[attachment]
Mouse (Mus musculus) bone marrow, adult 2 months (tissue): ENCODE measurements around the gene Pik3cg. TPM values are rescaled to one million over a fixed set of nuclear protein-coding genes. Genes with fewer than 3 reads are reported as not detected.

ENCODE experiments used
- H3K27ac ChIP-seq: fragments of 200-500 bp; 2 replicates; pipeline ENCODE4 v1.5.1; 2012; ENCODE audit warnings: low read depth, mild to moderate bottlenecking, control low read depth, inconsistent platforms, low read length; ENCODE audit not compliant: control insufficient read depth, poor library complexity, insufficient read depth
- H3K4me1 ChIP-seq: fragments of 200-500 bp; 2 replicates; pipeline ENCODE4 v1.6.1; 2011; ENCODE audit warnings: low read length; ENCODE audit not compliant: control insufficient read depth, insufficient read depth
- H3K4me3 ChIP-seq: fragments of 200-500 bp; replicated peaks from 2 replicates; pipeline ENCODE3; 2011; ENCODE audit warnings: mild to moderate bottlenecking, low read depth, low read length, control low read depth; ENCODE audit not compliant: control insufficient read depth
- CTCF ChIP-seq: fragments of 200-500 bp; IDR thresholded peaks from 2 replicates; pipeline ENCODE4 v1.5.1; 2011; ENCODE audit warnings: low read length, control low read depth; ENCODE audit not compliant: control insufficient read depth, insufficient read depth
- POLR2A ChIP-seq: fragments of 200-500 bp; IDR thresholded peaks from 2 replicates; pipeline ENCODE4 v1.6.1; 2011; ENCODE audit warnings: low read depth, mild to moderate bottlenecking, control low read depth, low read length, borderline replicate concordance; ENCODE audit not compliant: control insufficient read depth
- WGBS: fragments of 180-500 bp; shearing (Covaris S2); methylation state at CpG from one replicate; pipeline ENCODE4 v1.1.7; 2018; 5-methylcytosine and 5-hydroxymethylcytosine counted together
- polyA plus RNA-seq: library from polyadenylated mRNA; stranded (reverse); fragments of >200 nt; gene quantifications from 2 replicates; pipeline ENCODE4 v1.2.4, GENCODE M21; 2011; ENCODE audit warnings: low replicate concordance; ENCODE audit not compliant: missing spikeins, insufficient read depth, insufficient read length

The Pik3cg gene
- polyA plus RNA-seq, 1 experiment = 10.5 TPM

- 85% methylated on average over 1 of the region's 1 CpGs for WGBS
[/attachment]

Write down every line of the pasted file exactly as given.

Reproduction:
Mouse (Mus musculus) bone marrow, adult 2 months (tissue): ENCODE measurements around the gene Pik3cg. TPM values are rescaled to one million over a fixed set of nuclear protein-coding genes. Genes with fewer than 3 reads are reported as not detected.

ENCODE experiments used
- H3K27ac ChIP-seq: fragments of 200-500 bp; 2 replicates; pipeline ENCODE4 v1.5.1; 2012; ENCODE audit warnings: low read depth, mild to moderate bottlenecking, control low read depth, inconsistent platforms, low read length; ENCODE audit not compliant: control insufficient read depth, poor library complexity, insufficient read depth
- H3K4me1 ChIP-seq: fragments of 200-500 bp; 2 replicates; pipeline ENCODE4 v1.6.1; 2011; ENCODE audit warnings: low read length; ENCODE audit not compliant: control insufficient read depth, insufficient read depth
- H3K4me3 ChIP-seq: fragments of 200-500 bp; replicated peaks from 2 replicates; pipeline ENCODE3; 2011; ENCODE audit warnings: mild to moderate bottlenecking, low read depth, low read length, control low read depth; ENCODE audit not compliant: control insufficient read depth
- CTCF ChIP-seq: fragments of 200-500 bp; IDR thresholded peaks from 2 replicates; pipeline ENCODE4 v1.5.1; 2011; ENCODE audit warnings: low read length, control low read depth; ENCODE audit not compliant: control insufficient read depth, insufficient read depth
- POLR2A ChIP-seq: fragments of 200-500 bp; IDR thresholded peaks from 2 replicates; pipeline ENCODE4 v1.6.1; 2011; ENCODE audit warnings: low read depth, mild to moderate bottlenecking, control low read depth, low read length, borderline replicate concordance; ENCODE audit not compliant: control insufficient read depth
- WGBS: fragments of 180-500 bp; shearing (Covaris S2); methylation state at CpG from one replicate; pipeline ENCODE4 v1.1.7; 2018; 5-methylcytosine and 5-hydroxymethylcytosine counted together
- polyA plus RNA-seq: library from polyadenylated mRNA; stranded (reverse); fragments of >200 nt; gene quantifications from 2 replicates; pipeline ENCODE4 v1.2.4, GENCODE M21; 2011; ENCODE audit warnings: low replicate concordance; ENCODE audit not compliant: missing spikeins, insufficient read depth, insufficient read length

The Pik3cg gene
- polyA plus RNA-seq, 1 experiment = 10.5 TPM

- 85% methylated on average over 1 of the region's 1 CpGs for WGBS